It is difficult to conceive that so great a sun can have any real existence, and still more difficult to imagine we are moving with such velocity. It seems to me, however, not improbable that as the motion of the planets in their orbits is much greater than that
of their satellites, so the motion of the stars around the common centre is far more rapid than that of the planets around our sun. It seems quite likely that all are moving in the same direction, and that the apparent motions of those having a sensible parallax are only the differences of their true motions. The sun may appear to be moving towards Hercules because it is moving in that direction more rapidly than the average of the stars. May it not also be the case that it is really moving in exactly the opposite direction but more slowly than other stars?
LETTERS TO THE EDITOR.
Correspondents are requested to be as brief as possible. The writer's name is in all cases required as proof of good faith.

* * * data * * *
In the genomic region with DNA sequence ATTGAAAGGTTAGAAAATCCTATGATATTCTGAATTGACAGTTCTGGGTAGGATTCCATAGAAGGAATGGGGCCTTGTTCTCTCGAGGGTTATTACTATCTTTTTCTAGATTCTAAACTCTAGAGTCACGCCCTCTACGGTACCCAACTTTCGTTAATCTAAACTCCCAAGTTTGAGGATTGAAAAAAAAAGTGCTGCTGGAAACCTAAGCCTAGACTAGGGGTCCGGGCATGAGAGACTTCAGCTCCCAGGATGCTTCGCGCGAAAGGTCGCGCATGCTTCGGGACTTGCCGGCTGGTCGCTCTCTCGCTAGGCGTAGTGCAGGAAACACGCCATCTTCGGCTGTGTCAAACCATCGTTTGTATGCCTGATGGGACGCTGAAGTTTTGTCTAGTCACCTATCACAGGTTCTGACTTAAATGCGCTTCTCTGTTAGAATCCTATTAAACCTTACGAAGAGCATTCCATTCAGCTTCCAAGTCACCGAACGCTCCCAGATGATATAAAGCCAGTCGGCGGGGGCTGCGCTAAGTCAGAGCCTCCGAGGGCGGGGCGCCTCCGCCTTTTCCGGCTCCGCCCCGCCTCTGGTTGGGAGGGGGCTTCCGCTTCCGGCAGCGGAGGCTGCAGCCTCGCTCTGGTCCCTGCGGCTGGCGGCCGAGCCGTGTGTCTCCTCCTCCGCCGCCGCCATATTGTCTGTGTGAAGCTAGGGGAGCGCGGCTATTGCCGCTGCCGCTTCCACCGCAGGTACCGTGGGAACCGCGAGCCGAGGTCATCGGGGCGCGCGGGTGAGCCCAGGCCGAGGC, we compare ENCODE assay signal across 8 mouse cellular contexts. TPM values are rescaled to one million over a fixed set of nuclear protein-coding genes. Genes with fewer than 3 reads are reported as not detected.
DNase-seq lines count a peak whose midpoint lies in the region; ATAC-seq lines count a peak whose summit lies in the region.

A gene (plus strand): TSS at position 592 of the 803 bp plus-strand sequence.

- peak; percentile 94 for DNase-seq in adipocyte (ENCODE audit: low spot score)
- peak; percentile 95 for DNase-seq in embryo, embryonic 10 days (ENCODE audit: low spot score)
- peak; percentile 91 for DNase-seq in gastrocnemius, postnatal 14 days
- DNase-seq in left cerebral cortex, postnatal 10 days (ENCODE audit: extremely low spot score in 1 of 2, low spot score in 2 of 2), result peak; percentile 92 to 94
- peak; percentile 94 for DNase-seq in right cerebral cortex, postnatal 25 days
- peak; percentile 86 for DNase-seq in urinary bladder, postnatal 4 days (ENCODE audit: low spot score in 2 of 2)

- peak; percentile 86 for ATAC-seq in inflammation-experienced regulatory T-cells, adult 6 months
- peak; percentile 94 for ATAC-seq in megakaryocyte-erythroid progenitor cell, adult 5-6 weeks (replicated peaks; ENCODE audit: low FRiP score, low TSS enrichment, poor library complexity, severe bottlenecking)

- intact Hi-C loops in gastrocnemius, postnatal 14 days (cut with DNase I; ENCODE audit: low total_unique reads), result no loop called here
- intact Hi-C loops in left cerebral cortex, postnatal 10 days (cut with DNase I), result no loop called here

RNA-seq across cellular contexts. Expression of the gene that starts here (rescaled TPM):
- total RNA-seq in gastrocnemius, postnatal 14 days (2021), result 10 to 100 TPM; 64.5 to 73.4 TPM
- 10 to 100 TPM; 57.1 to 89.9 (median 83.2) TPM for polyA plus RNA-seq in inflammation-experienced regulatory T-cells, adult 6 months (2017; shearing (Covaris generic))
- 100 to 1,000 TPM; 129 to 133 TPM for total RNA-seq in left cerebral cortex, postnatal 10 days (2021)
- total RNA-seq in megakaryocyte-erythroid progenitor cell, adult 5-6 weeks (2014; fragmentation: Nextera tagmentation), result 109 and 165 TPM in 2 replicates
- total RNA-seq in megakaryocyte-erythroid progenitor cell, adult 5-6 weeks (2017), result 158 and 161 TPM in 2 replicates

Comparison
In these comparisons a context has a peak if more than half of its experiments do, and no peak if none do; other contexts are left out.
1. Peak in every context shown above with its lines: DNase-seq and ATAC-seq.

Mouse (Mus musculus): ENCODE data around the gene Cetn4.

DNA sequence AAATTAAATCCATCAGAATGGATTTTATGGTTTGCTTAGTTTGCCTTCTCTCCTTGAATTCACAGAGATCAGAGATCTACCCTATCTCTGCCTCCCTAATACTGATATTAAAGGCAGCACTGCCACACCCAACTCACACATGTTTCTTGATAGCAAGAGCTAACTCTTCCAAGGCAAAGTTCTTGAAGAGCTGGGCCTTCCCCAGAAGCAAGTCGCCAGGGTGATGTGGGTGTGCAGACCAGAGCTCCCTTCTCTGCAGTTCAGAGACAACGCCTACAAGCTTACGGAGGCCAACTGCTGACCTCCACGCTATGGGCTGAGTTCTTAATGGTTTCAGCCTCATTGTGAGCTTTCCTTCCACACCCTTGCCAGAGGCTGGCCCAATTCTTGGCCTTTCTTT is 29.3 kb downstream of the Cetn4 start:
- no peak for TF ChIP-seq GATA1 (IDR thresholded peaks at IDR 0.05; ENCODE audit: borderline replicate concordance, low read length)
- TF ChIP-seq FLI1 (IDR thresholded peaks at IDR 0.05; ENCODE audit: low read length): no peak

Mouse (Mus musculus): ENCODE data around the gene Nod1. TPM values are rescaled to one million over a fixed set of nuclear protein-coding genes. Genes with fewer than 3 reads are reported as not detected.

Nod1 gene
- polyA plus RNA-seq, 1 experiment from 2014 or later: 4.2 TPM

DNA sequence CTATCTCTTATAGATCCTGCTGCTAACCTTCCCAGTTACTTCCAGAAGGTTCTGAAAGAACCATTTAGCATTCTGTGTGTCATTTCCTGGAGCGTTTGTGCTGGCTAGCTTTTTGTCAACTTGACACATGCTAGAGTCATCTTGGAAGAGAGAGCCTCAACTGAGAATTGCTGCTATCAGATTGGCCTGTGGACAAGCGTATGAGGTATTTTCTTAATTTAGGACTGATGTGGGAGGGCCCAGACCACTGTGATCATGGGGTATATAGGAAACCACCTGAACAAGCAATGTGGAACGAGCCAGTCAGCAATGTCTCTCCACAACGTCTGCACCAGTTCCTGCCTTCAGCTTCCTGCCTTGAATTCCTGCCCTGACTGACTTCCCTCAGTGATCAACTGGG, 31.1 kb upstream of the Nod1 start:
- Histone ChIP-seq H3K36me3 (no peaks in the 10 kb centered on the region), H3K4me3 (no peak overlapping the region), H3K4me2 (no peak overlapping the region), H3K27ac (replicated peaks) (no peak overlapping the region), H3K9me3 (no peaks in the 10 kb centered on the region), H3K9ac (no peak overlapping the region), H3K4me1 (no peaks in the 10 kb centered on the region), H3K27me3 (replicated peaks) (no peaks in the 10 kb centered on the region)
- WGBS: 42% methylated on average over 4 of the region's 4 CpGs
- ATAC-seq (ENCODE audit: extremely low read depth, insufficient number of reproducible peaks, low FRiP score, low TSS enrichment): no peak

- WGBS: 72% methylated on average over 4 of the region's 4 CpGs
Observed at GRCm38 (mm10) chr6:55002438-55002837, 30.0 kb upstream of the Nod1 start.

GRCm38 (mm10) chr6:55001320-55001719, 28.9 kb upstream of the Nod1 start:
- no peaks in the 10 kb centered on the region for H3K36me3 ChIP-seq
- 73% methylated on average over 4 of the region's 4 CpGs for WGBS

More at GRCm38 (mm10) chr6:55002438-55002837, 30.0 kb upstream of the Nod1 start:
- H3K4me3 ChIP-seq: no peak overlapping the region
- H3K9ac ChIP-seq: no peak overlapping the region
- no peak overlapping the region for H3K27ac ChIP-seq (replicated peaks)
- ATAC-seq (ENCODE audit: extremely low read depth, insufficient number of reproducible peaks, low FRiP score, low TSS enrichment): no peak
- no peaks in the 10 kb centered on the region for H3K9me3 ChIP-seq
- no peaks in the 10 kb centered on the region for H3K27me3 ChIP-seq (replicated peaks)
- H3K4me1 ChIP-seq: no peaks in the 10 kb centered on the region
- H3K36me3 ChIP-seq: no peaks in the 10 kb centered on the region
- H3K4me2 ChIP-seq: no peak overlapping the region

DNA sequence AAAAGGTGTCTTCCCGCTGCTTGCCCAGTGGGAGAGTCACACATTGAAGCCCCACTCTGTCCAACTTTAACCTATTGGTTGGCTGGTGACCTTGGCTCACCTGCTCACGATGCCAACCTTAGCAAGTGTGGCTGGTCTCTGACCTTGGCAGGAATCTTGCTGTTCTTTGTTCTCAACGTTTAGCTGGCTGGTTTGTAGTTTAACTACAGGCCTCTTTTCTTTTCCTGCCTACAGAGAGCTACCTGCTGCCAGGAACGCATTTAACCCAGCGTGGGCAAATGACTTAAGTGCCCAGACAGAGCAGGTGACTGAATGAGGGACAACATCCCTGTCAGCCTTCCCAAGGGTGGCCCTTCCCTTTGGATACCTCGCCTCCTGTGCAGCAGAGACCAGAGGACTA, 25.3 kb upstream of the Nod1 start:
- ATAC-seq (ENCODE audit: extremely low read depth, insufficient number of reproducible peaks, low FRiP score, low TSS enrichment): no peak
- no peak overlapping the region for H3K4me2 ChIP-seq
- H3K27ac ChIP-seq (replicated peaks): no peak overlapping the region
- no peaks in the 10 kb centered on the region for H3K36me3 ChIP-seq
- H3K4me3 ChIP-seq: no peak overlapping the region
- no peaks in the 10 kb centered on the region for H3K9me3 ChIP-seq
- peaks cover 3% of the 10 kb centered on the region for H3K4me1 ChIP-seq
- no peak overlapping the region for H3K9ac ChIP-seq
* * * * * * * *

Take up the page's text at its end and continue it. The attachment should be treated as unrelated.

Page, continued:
On request in advance, one hundred copies of the number containing his communication will be furnished free to any correspondent.
The editor will be glad to publish any queries consonant with the character of the journal. The Ancient Libyan Alphabet.
PROFESSOR KEANE in Science, Sept. 23, having acknowledged that he referred to the wrong book, should have been ingenuous enough to say that, in the book he did refer to, the primary form given of every letter in the Libyan alphabet is rectilinear, or a dot. As he was not, I offer to place the book in the hands of the editor of Science for anyone to convince himself that this is the case.
It is a strange misapprehension of the most important point at issue on the part of Professor Keane, to call the form of the letters "of secondary importance." Their disputed origin can be ascertained only by discovering their original forms.